Asian Stocks Fall to Two-Week Low as China Services Gauge Drops
This article by Jonathan Burgos for Bloomberg may be of interest to subscribers. Here is a section:
China's purchasing managers index for the non-manufacturing sector fell to 54.6 in December, the lowest since August and down from 56 a month earlier, data released today by the National Bureau of Statistics and the China Federation of Logistics and Purchasing showed. A figure above 50 indicates expansion.
"Money managers took profits off the table,"Chris Weston, chief market strategist at IG Ltd. in Melbourne, said by e-mail. "There will be weakness in global cyclicals today in Asia. It's hard to really pinpoint any bright spots."
The China data added to signs of a slowdown in the world's second-largest economy. An official gauge for factory output released Jan. 1 fell more than economists projected to a four-month low. A separate report published yesterday by HSBC Holdings Plc and Markit Economics showed its PMI of Chinese manufacturing slipped to 50.5 from 50.8 in November, matching the median estimate in a Bloomberg survey of economists.
While China's intention to foster a market oriented economy and consider the environment more prominently in planning decisions is to be welcomed, the ramifications for some of the stock market?¡¥s largest sectors such as banking, materials and building is somewhat uncertain.
The FTSE/Xinhua A600 Banks Index had been ranging mostly above the 200-day MA following a reversionary move, but broke down three weeks ago and has now returned to retest the July lows. It will need to continue to find support 8000 to check the downward bias and suggest a return to demand dominance.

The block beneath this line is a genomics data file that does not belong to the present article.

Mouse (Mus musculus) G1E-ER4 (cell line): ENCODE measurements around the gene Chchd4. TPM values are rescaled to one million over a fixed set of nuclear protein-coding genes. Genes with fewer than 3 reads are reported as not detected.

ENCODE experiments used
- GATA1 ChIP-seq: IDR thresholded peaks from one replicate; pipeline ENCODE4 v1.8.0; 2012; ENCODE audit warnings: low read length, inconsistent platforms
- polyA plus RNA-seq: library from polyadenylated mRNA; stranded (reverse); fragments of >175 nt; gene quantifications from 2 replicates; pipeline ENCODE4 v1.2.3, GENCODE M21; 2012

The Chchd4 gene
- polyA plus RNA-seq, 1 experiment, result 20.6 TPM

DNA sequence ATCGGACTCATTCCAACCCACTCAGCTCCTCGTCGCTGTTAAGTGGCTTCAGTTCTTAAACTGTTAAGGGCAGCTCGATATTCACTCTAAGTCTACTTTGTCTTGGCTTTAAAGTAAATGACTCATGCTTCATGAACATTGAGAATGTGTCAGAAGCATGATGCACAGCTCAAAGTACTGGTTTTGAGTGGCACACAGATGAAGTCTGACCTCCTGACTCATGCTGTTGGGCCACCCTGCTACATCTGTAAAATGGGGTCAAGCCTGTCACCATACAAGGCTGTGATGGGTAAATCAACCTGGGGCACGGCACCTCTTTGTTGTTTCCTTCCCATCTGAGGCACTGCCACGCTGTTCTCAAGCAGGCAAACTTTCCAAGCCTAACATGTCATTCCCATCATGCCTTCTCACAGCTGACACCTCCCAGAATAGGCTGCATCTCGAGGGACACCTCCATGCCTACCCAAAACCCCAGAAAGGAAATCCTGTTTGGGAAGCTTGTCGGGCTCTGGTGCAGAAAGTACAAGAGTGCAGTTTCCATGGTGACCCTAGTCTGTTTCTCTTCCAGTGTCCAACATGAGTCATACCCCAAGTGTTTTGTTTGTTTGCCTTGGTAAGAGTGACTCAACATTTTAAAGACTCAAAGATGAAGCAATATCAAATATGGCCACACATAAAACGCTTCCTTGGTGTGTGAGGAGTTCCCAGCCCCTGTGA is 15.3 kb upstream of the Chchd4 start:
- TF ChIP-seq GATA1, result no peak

What does seem clear is that allowing the Yuan to strengthen further represents another strand in the administration's reform agenda with the offshore Yuan hitting a new today.
Concurrently, news that the recovery in US housing is gathering pace may be interpreted as a further signal that the Fed's decision to taper last month was correct and that we can anticipate further tapering at the next meeting.
Against this background ASEAN markets remain weak. Although Thailand has political considerations that have exacerbated the stock market's technical deterioration, a general trend of investor angst is evident. Following a steep advance, the Thai SET Index posted a massive reaction against the prevailing uptrend (as taught at The Chart Seminar) in May and spent the last six months ranging below the 200-day MA. It broke downwards again this week and a clear upward dynamic would be required to check the slide.
The Indonesian Index has a relatively similar pattern and will need to continue to hold above 4000 if first step below the top characteristics are to be countermanded. The Philippines also shares this pattern.
The Singapore market failed to sustain the break above 3400 in May and has been ranging below that level since. It pulled back rather sharply from its most recent test of the upper side of the congestion area today and sustained move above 3400 will be required to reassert medium-term demand dominance.
The Malaysian Index was a relative strength outperformer in 2013 but has failed to sustain the break to new highs and pulled back sharply over the last two weeks. At least a reversion towards the mean appears to be underway. The medium-term progression of higher reaction lows, currently near 1750, will need to hold if the overall uptrend is to remain consistent.